Here's what the new XFL means for Vince McMahon's role in WWE going forward

Following Thursday's "major sports announcement" from Vince McMahon that a reboot of his failed XFL professional football league is scheduled to launch in 2020, the natural question from wrestling fans is what McMahon's involvement means for WWE?

The 72-year-old McMahon spoke with media members on a teleconference in which he talked about how the new XFL would "reimagine" the sport and "give the game of football back to fans." But he also talked about himself, as WWE chairman, having a much more hands off approach compared to 2001. 

"Quite frankly, this might be the last you see of me in terms of being out front," McMahon said. "I won't tend to be out in front. We are going to hire people who really know what they are doing, experienced executives who will be out in front. It won't be me."

As far as how the announcement might affect his day-to-day control of creative decisions in WWE, McMahon was quick and to the point.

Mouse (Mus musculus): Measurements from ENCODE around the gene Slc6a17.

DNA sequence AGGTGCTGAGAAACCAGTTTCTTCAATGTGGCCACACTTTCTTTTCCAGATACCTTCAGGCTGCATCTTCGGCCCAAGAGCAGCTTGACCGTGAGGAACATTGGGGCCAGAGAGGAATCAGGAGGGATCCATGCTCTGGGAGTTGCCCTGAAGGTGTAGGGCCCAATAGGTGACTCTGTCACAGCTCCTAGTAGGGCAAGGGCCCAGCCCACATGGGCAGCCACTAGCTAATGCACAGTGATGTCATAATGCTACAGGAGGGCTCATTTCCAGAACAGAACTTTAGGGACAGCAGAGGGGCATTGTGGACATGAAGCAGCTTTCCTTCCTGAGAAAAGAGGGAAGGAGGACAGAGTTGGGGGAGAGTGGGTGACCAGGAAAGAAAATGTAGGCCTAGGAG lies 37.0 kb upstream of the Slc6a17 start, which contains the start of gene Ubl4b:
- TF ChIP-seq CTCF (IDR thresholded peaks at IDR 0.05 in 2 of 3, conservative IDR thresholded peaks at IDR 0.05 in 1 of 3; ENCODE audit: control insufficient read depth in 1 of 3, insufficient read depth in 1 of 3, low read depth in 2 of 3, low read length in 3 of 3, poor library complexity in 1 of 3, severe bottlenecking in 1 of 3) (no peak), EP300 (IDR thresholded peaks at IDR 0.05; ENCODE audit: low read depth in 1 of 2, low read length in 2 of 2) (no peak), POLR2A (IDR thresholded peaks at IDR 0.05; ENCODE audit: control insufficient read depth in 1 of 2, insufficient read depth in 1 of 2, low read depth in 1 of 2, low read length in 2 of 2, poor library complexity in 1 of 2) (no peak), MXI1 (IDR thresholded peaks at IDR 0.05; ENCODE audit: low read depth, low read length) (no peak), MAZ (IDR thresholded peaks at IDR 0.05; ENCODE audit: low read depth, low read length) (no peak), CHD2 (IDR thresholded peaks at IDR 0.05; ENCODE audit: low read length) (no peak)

"It won't affect it at all," he said. "Yes, [my role will remain the same]. I'll continue to be the CEO and chairman of the board in WWE."

Unlike 2001, when WWE used members of its talent and broadcast team to help XFL in its attempt to cross over (which included scripted segments with a very pro wrestling feel), McMahon urged that those days are over too. 

"There will be no crossover whatsoever in terms of talent or anything like that from WWE to the new XFL," McMahon said. 

According to a fact sheet released by XFL, McMahon is personally funding the venture through new private entity he created called Alpha Entertainment. The amount of money to get the league started has been reported to be around $100 million, which was the same amount McMahon sold in WWE stock last month to fund the new operation. 

From the little he revealed on Thursday's call, McMahon appears to have learned a significant amount of lessons, from a football standpoint, following his failures in 2001 when partner NBC forced him to fold the operation after one season despite a guarantee for as second. 

McMahon made certain to hammer home in his own way that WWE learned the same about not spreading itself too thin in the process. 

CBS Sports Insider

Brian Campbell covers MMA, boxing and WWE. The Connecticut native joined CBS Sports in 2017 and has covered combat sports since 2010. He has written and hosted various podcasts and digital shows for ESPN... Full Bio

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